Aspect Analysis – Final Fantasy VII: Rufus Has a Helicopter, and This Cause a Problem
So this will be an Aspect Analysis that spoils some bits of Final Fantasy VII (Original) so you have been warned. I was never as big of a fan of FF VII as many, though I do quite enjoy it. I've been replaying the Steam port of the original and have noticed a few things I didn't the last few times I played through this game, and there are a variety of small details that start to bother me after a while. I'll start with the one in the title.
At first, you may be wondering why Rufus having access to a helicopter creates a problem. See, when you reach Rocket Town and meet Cid, you are interrupted by Rufus. Rufus wants to take Cid's Tiny Bronco, and old Biplane, to chase down Sephiroth. This is the cause for Cid joining with you, as he doesn't want to give up the one thing he has left, his ability to fly. I am struggling to find a reason why he would ever want to take that old thing, which can barely hold five people, this is assuming people are hanging out of a flying airplane as it's moving when the dude is the richest and most powerful man in the world who already has access to at least one helicopter (And also the Highwind). And it's not like they couldn't have called it in on the chance they just didn't bring it with them for some god awful reason, because as Cait Sith has shown they can produce radio signals that can control a full robot from across the planet, they can call for an airplane. Even if they had no other option than the Bronco, that is a horrible plan, as everyone involved should know they would need more than what that plane can hold to deal with Sephiroth. His abilities aren't exactly a secret from them.
Another issue comes in when you start to think about the Junon Cannon, or later Sister Ray. Just look at how this cannon is positioned, and look at where Junon in on the world map. It doesn't look like it has a whole lot of ability to rotate the barrel, so it's a very limited arc it can shoot in. What exactly was this thing built to fire at? I've heard it was aimed at Wutai, but the one city you can see where this thing couldn't feasibly hit due to the arc, all the land in Wutai this thing could even strike are uninhabited. I mean the cannon could hit Cosmo Canyon. Don't get me wrong, the game makes a lot of use out of the Cannon concerning Weapon and destroying the Barrier around the Northern Crater, but this thing existed well before any of that. Why was this cannon created and placed there? Just to say they have one?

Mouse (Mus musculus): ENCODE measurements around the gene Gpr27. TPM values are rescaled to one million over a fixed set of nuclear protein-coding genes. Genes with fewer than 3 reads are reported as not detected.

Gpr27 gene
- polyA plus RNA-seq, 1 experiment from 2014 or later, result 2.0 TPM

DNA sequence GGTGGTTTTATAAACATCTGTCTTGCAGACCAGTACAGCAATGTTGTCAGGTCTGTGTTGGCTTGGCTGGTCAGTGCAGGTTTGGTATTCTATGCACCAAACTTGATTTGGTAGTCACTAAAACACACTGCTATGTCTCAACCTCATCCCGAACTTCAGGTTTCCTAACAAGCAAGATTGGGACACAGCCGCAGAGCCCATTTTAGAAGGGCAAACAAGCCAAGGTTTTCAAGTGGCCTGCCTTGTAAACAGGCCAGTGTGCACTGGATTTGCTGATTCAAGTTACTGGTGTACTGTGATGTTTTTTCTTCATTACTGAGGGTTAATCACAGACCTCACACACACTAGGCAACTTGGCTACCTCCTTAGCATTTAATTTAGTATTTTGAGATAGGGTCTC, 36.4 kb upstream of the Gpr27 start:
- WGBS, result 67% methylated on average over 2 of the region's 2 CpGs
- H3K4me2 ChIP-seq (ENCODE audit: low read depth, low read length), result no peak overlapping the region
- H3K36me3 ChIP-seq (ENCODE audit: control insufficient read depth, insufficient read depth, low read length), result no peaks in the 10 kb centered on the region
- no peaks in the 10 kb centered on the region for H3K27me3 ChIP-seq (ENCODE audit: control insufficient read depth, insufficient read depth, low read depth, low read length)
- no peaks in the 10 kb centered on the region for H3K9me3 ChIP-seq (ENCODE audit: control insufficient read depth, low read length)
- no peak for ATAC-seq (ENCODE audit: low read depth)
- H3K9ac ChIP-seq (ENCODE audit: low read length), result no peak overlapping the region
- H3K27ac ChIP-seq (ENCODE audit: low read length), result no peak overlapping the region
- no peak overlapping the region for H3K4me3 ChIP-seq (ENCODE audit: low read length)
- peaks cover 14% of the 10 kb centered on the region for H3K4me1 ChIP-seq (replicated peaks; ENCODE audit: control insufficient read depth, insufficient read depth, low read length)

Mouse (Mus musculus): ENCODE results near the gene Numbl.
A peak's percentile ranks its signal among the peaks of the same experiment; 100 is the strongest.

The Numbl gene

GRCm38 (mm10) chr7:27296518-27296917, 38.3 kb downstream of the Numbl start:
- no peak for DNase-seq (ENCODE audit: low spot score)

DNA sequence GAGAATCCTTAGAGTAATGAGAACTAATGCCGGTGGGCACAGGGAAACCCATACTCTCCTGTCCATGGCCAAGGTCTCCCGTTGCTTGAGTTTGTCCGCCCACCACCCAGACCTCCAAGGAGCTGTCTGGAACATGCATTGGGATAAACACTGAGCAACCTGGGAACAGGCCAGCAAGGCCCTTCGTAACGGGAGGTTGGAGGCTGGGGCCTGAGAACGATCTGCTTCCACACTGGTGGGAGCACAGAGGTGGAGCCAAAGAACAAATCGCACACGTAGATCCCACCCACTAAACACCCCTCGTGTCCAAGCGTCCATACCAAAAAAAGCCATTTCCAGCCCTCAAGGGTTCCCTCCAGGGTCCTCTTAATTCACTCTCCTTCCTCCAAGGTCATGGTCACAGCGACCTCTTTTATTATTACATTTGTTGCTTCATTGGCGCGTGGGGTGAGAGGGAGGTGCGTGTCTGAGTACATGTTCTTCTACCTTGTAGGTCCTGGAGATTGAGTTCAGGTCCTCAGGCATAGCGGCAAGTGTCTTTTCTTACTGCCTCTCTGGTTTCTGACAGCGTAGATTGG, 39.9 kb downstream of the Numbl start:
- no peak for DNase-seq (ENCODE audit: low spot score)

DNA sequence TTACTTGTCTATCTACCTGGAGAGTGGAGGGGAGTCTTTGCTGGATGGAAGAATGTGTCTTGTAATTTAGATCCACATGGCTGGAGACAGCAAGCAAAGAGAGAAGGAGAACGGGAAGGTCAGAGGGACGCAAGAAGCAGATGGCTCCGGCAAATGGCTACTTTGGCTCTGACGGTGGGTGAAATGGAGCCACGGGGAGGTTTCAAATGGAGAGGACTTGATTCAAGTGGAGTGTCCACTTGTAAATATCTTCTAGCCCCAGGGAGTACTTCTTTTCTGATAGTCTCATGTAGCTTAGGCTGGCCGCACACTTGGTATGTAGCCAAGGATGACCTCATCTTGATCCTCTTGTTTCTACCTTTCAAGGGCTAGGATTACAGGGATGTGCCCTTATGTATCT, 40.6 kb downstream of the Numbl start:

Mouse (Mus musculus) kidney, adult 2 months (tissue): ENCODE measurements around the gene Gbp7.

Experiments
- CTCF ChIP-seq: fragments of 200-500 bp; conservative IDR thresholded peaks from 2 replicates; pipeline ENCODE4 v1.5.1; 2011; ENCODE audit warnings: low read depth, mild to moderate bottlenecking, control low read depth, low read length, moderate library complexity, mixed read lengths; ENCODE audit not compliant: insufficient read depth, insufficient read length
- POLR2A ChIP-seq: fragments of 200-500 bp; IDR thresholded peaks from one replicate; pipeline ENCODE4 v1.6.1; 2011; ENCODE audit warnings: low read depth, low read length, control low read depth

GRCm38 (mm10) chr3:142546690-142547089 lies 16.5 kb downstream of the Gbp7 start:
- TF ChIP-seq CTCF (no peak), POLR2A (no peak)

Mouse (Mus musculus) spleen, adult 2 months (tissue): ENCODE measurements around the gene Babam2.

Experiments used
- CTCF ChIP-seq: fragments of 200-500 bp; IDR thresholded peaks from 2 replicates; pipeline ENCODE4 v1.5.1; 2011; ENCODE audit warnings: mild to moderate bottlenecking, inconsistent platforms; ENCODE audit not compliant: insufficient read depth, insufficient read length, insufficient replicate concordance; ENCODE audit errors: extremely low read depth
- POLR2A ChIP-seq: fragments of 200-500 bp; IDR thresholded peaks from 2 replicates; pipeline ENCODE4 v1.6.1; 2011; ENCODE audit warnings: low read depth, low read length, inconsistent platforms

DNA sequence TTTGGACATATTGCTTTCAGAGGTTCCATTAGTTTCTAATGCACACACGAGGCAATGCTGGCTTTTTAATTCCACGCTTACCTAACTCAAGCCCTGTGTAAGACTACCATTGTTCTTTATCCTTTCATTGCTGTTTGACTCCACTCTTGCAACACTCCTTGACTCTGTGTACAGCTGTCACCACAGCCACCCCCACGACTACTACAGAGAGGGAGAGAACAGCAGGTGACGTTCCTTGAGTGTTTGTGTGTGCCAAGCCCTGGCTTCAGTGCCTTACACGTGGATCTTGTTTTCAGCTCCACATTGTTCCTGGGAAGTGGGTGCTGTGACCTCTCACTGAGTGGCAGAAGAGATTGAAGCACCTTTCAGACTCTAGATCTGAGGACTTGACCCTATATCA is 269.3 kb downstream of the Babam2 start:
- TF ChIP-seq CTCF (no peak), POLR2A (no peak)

Then there is the deal with the Huge Materia. When Meteor is summoned, Shinra is attempting to gather Huge Materia to shoot down Meteor and destroy it, and I am attempting to stop them. Other than not wanting them to kill innocents at Fort Condor, which I understand, why am I trying to stop them? Yes, they tried to kill me and we are not allies, but what harm is them gathering the huge material to launch a rocket at Meteor to stop it going to do? We aren't friends, but neither party here wants that Meteor to hit. And it's not like the party has any plans to use the Huge Materia, they just... kind of store them afterward. Yes, in hindsight we know even with all the Huge Materia it isn't enough to stop Meteor, but there was no way of knowing that before this. There is no reason to stop Shinra from firing off the Huge Materia, other than the party doesn't like Shinra. I know it's not the intent, but it feels like your gang is being fucking petty.
This is a bit of a running issue I have with Final Fantasy VII, so I won't go into every detail, but so much of what happens in the game feels like it happens just to keep things going forward. The game wanted Cid in the party so you had a Pilot, so Shinra came in to give him a reason to join you. Shinra was a threat that needed to be fought, so Huge Materia was your excuse to fuck with them (And honestly the same with Weapon), they needed a way to break the barrier so the cannon was a thing. Not a whole lot of thought seemed to be put into why these things happened though, and it happens often enough to pull me out of the game pretty heavily. I do still like Final Fantasy VII. It's a good game, it's worth playing even after all these years, and there are plenty of things the game does right.